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This is a drawing of a magnetic field.
Click on image for full size

# The Magnetic Field

The force of magnetism causes material to point along the direction the magnetic force points. This property implies that the force of magnetism has a direction. As shown in the diagram to the left, the force of magnetism is illustrated by lines, which represent the force. In this diagram, the force points from the positive pole to the negative pole of the magnet. As shown in the diagram, if one side of the magnet is called the positive side, and the other side called the negative side, the force of magnetism flows from the positive side or pole, to the negative pole.

The force of magnetism forces small pieces of iron to line up in the direction the magnetic force points. A compass, in which a sliver of magnetic material can swing freely, is thus forced to point toward the positive pole.

On Earth, the north (positive) pole of the Earth's magnet is in fact at its South geographic pole. A compass needle sure enough indicates North, but if you put a compass needle near a bar magnet, it points AWAY from the north (positve) pole of the bar magnet. This picture shows where the poles are actually found, and also shows that the poles drift over the surface of the Earth over time.

The lines, which represent the force emanating from the magnet, illustrate what is called the magnetic field of the magnet, that is, the force of magnetism coming from the magnet is called the "magnetic field". The magnetic field is strongest where the lines of force come together, and is weakest when the lines of force are far apart. The force of magnetism can exhibit the behavior of more than two poles, but it never exhibits one pole (a mono-pole).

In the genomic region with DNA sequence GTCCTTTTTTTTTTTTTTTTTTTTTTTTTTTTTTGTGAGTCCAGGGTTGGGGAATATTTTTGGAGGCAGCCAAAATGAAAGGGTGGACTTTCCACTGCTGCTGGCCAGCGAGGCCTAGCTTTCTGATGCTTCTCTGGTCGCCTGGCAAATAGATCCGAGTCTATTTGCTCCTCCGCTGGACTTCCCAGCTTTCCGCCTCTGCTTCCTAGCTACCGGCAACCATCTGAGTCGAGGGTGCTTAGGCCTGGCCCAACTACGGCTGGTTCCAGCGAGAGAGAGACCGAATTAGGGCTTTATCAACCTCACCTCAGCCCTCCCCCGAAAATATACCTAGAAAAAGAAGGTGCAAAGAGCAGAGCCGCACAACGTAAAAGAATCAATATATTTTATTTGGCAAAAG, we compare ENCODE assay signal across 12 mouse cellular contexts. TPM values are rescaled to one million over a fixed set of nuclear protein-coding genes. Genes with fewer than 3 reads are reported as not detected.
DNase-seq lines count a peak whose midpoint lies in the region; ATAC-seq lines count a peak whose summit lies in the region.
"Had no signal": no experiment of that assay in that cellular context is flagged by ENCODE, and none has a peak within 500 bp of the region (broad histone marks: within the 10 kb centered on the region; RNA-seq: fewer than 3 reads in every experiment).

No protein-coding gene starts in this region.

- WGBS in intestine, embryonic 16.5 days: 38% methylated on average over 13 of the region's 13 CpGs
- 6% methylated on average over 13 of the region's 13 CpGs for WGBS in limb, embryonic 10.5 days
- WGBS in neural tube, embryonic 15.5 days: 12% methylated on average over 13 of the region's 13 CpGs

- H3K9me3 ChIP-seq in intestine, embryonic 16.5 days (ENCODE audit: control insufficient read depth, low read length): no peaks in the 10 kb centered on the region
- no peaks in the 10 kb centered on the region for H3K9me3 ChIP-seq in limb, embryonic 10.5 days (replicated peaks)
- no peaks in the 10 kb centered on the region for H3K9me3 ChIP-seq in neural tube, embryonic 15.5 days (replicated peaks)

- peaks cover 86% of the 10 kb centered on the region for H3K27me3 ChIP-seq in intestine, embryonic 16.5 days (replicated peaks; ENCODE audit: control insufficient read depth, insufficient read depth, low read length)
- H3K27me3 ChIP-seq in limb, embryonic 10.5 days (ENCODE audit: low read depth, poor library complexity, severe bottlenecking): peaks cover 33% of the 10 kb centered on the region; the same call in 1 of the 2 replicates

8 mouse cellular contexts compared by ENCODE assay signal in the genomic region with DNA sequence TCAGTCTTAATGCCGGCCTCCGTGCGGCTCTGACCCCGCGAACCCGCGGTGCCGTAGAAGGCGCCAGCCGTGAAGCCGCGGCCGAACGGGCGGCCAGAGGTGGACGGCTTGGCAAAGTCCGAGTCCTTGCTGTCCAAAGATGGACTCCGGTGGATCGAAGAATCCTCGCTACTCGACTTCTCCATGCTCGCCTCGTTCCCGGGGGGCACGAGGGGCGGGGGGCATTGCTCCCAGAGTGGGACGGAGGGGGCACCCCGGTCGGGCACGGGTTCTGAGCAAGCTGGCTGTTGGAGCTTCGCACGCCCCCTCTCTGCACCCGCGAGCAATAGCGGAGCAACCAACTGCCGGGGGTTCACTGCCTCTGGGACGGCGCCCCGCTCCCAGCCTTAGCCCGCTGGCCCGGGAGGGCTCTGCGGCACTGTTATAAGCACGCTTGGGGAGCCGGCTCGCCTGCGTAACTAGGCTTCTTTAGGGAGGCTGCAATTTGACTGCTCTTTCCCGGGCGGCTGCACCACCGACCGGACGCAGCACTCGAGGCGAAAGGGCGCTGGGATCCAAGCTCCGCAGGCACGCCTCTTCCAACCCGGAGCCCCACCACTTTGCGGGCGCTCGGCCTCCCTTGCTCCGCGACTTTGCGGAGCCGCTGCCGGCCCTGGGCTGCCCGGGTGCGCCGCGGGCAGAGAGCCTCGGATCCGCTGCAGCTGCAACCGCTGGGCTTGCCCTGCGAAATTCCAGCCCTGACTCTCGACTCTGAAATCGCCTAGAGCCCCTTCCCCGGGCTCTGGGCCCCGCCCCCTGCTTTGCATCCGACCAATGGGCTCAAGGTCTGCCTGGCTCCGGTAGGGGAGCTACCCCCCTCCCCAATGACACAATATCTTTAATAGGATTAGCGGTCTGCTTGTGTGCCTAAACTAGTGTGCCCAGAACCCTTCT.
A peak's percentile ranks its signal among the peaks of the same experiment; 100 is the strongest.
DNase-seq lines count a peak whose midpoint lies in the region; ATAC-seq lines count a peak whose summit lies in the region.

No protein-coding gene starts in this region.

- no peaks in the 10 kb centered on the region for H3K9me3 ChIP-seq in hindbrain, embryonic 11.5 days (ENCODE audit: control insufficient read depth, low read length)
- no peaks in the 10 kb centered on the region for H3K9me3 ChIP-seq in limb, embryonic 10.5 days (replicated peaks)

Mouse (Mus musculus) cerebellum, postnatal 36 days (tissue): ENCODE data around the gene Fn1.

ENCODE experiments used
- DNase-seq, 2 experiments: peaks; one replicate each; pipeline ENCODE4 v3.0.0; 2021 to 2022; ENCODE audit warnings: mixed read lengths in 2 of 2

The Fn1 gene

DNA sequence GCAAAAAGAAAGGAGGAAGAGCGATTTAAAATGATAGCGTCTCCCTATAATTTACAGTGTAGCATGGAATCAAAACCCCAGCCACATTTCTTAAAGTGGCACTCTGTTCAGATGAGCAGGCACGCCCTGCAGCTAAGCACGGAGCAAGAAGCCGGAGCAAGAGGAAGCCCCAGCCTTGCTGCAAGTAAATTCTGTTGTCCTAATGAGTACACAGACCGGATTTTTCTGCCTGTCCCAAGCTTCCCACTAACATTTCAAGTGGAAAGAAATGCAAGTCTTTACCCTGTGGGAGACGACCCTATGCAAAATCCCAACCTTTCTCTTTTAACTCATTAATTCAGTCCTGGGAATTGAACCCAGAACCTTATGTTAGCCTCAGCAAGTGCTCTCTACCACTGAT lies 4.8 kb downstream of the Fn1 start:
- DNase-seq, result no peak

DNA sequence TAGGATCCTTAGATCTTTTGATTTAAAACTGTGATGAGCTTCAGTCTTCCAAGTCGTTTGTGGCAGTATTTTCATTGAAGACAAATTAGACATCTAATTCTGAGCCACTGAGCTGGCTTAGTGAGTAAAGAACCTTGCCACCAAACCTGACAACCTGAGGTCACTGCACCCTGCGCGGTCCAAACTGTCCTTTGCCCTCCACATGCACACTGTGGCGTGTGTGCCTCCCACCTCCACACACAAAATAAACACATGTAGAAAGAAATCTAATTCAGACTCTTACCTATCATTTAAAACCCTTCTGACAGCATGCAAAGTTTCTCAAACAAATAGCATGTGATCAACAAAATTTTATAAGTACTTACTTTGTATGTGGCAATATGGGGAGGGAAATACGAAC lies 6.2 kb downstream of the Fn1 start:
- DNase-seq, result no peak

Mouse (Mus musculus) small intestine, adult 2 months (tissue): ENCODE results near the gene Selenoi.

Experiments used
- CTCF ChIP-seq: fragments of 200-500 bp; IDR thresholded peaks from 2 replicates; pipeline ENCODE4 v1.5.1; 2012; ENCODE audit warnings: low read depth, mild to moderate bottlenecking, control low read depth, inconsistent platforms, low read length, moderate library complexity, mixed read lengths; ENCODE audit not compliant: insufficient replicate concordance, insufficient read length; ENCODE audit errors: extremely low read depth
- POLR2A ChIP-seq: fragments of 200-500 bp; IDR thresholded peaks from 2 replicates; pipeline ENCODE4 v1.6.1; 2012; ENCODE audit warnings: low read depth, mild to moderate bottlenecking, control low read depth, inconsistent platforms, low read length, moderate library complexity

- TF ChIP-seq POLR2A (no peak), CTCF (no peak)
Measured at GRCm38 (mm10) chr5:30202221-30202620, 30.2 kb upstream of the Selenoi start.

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## Traveling Nitrogen Classroom Activity Kit

Check out our online store - minerals, fossils, books, activities, jewelry, and household items!...more

## The Sun's Magnetic Field

The Sun has a very large and very complex magnetic field. The magnetic field at an average place on the Sun is around 1 Gauss, about twice as strong as the average field on the surface of Earth (around...more

## Sunspots and Magnetic Fields

Sunspots are caused by extremely strong, localized magnetic fields on the Sun. "Jet streams" of plasma that form deep within the Sun's convective zone produce powerful magnetic fields. When these loops...more

## Basic Facts About Bounce Motion

Not only do particles spiral around magnetic field lines but they also move along the field lines toward the Earth. The crowded magnetic field lines near the poles cause particles to "reflect" and move...more

## Basic Facts About the Effects of Magnetic Fields on Charged Particles

Magnetic fields can cause particles to move in these three ways: Spiral Motion Bounce Motion Drift Motion ...more

## Basic Facts About Spiral Motion

Charged particles cannot easily move across magnetic field lines but are forced to spiral around them. Electrons encirle the field line in one direction, ions in the other direction....more

## The Moon's Magnetosphere

Unlike the Earth, which has a protective shield around it called the magnetosphere, the surface of the moon is not protected from the solar wind. This picture shows the magnetosphere surrounding the Earth,...more

## The Spiral of the IMF

The solar wind is formed as the Sun's topmost layer blows off into space carrying with it magnetic fields still attached to the Sun. Gusts and disturbances form in the solar wind associated with violent...more

Windows to the Universe, a project of the National Earth Science Teachers Association, is sponsored in part is sponsored in part through grants from federal agencies (NASA and NOAA), and partnerships with affiliated organizations, including the American Geophysical Union, the Howard Hughes Medical Institute, the Earth System Information Partnership, the American Meteorological Society, the National Center for Science Education, and TERC. The American Geophysical Union and the American Geosciences Institute are Windows to the Universe Founding Partners. NESTA welcomes new Institutional Affiliates in support of our ongoing programs, as well as collaborations on new projects. Contact NESTA for more information.